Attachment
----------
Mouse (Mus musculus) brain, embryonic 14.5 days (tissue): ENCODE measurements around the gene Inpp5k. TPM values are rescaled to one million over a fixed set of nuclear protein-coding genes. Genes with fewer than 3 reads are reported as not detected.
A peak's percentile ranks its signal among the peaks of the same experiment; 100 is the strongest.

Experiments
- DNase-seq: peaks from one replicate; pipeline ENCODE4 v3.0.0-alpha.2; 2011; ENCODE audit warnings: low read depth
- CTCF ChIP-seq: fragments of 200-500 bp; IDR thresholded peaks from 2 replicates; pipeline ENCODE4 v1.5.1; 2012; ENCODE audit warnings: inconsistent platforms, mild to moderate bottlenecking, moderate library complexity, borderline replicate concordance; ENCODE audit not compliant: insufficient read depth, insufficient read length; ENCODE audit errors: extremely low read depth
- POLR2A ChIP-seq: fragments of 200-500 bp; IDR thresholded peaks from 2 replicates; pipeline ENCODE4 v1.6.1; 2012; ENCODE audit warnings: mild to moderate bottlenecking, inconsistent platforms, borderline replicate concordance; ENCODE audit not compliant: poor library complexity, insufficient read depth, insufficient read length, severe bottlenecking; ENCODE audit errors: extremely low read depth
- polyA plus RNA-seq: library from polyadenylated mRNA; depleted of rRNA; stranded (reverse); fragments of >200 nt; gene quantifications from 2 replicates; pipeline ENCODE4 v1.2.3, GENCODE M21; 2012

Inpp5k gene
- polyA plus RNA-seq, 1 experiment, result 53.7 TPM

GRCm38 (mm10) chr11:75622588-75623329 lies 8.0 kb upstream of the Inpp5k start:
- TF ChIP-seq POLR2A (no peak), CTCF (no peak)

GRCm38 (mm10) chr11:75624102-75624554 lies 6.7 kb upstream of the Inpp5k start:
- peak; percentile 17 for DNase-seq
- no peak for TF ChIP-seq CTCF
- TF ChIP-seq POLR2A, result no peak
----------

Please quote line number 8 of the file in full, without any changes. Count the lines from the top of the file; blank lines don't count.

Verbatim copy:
Inpp5k gene